this notion, we will better understand the cause of Maori
concern over land ownership including the seabed and foreshore.
In many ways one could argue that it doesn't matter who owns
state controlled land providing its usage can be agreed but if
we as differing parties continue to overlook its impact on Maori
(Mana), we may never reach a consensus as to how best to move
forward let alone how to live together.
The problem as I see it is many Maori believe we as non-Maori don't
care about their predicament - which I believe is not only
unfair, it is fundamentally untrue however the problem for non
-Maori is continuing to support their cause when we see minimal
results from our investment and even less appreciation for our
On the other hand the problem for Maori is accepting immigrants,
indeed 'guests' in their homeland, may benefit more than
themselves from what this land has to offer (due to their
respective efforts) while their people continue to suffer from
their perpetuating loss of Mana.
What can non-Maori do to improve Maori outcomes?
In fairness I hope all Kiwis, irrespective of their background,
will continue doing what they can to improve life for all
(including Maori) by accepting a portion of their earnings will
be directed towards our indigenous people's prosperity,
employing others based on their skills and attributes, being
happy to be employed by organisations irrespective of their
owners ethnicity and not discriminating against minorities or
those different from themselves when going about their daily
I also hope we will be willing to enter into a deeper debate
about how we can enable Maori to advance. While we are fortunate
to live in a country that is rich in resources, we can't dig
gold out of the ground to make up for our marginal productivity
meaning we need to explore alternative models (and/or policies)
that better target those who need our assistance; not because we
want to pursue a path towards separatism, but because it is
inappropriate to assume a unique group of New Zealanders will
continue to cost the nation money on a continuing basis when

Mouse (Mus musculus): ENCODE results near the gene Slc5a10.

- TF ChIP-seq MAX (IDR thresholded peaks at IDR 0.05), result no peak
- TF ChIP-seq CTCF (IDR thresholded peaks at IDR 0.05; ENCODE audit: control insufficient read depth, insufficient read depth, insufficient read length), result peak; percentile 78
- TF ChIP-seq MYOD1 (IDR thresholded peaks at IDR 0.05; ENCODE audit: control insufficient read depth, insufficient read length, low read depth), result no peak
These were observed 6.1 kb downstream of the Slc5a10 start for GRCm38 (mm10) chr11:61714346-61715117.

they are perfectly capable of forging their way if better
understood and enabled.
What can Maori do to improve their outcomes?
The most important thing I believe Maori can do to improve their
situation is to accept the fact that no one is interested in
seeing their people fail. If Maori were to appreciate this point
, it may precipitate a change in attitude that will help them
address their problems. That is not to say that I am suggesting
their issues are not justified however if we are to help Maori
improve their outcomes, we all need to play a part. At the same
time, I believe Maori who are receiving 'special' attention need
to demonstrate an appreciation of our (non-Maori) assistance.
While I know there are many in Maoridom who believe they are
owed, few of us living in this country were personally
responsible for their misfortune. I also believe it will be
important in time for Maori to forgive the rest of us for what
we have done (or failed to do) that has contributed to their
hardship for until they do we will never operate as one (people)
. In saying this I accept it will take an extraordinary amount of
wisdom and strength given all they have suffered, but unless
they can reach such a point (which most non-Maori hoped would be
achieved following the repatriation of land and other financial
settlements) their suffering will only continue.
For the benefit of the next generation, I believe Maori need to
not only demonstrate greater faith in their young, they need to
make a conscious decision to educate their children to prosper
in modern New Zealand. I don't mean indoctrinate them with the
causes of past failures in order keep the racial debate alive,
but to impart a view that will enable them to recognise they are
equal to all and more than capable of succeeding in this land
they call home. This step-change in Maori performance can only
come about as a consequence of leadership and intervention
however not only is it needed, it will be more than welcomed
(one of the reasons I believe so many young Maori have left New
Zealand is because they don't want to suffer the same fate as so
many of those before them).
If we are serious about improving the health and economic
prosperity of our nation, we need to prove to the likes of Mr
Wikatana Popata that we are not as he says disinterested in
Maori, but that we are interested in all and committed to doing
what we can to enable everyone to succeed for if there is one
thing for certain; if Maori fail, New Zealand can only but
To achieve this I propose we shift the conversation from a
'racial' debate to an 'economic' debate - not because I am
interested in trying to mitigate Maori concern, but because I am
interested in trying to find an appropriate nationwide solution.
If the effect (and financial cost) of 'Maori' outcomes continues
as it is trending, it warrants a rethink as to how it should be
positioned in our psyche for the failure of a people is more
than a social issue, it is an economic time bomb.